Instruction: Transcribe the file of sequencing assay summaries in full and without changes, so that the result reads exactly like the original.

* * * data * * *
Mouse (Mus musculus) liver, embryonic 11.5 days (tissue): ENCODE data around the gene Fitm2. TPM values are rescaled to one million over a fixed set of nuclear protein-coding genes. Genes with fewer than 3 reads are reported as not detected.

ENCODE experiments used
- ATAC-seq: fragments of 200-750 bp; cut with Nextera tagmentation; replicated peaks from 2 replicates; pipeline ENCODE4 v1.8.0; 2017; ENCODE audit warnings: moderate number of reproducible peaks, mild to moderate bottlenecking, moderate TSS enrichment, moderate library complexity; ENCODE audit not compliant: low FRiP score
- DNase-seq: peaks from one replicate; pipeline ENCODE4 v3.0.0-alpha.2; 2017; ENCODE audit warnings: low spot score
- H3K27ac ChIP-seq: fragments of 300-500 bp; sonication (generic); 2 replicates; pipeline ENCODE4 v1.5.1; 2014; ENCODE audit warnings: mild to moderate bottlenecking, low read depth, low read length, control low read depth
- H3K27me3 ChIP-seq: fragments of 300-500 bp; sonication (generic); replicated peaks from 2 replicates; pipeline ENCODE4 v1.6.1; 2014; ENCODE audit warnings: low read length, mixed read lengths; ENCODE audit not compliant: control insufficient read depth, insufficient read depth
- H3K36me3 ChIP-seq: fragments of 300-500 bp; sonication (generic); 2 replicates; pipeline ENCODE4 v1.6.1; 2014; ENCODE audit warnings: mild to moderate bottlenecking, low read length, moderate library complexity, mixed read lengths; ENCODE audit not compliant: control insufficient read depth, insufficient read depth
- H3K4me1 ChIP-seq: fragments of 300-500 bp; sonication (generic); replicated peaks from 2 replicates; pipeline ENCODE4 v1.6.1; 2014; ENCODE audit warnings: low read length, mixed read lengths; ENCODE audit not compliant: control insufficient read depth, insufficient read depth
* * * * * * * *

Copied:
Mouse (Mus musculus) liver, embryonic 11.5 days (tissue): ENCODE data around the gene Fitm2. TPM values are rescaled to one million over a fixed set of nuclear protein-coding genes. Genes with fewer than 3 reads are reported as not detected.

ENCODE experiments used
- ATAC-seq: fragments of 200-750 bp; cut with Nextera tagmentation; replicated peaks from 2 replicates; pipeline ENCODE4 v1.8.0; 2017; ENCODE audit warnings: moderate number of reproducible peaks, mild to moderate bottlenecking, moderate TSS enrichment, moderate library complexity; ENCODE audit not compliant: low FRiP score
- DNase-seq: peaks from one replicate; pipeline ENCODE4 v3.0.0-alpha.2; 2017; ENCODE audit warnings: low spot score
- H3K27ac ChIP-seq: fragments of 300-500 bp; sonication (generic); 2 replicates; pipeline ENCODE4 v1.5.1; 2014; ENCODE audit warnings: mild to moderate bottlenecking, low read depth, low read length, control low read depth
- H3K27me3 ChIP-seq: fragments of 300-500 bp; sonication (generic); replicated peaks from 2 replicates; pipeline ENCODE4 v1.6.1; 2014; ENCODE audit warnings: low read length, mixed read lengths; ENCODE audit not compliant: control insufficient read depth, insufficient read depth
- H3K36me3 ChIP-seq: fragments of 300-500 bp; sonication (generic); 2 replicates; pipeline ENCODE4 v1.6.1; 2014; ENCODE audit warnings: mild to moderate bottlenecking, low read length, moderate library complexity, mixed read lengths; ENCODE audit not compliant: control insufficient read depth, insufficient read depth
- H3K4me1 ChIP-seq: fragments of 300-500 bp; sonication (generic); replicated peaks from 2 replicates; pipeline ENCODE4 v1.6.1; 2014; ENCODE audit warnings: low read length, mixed read lengths; ENCODE audit not compliant: control insufficient read depth, insufficient read depth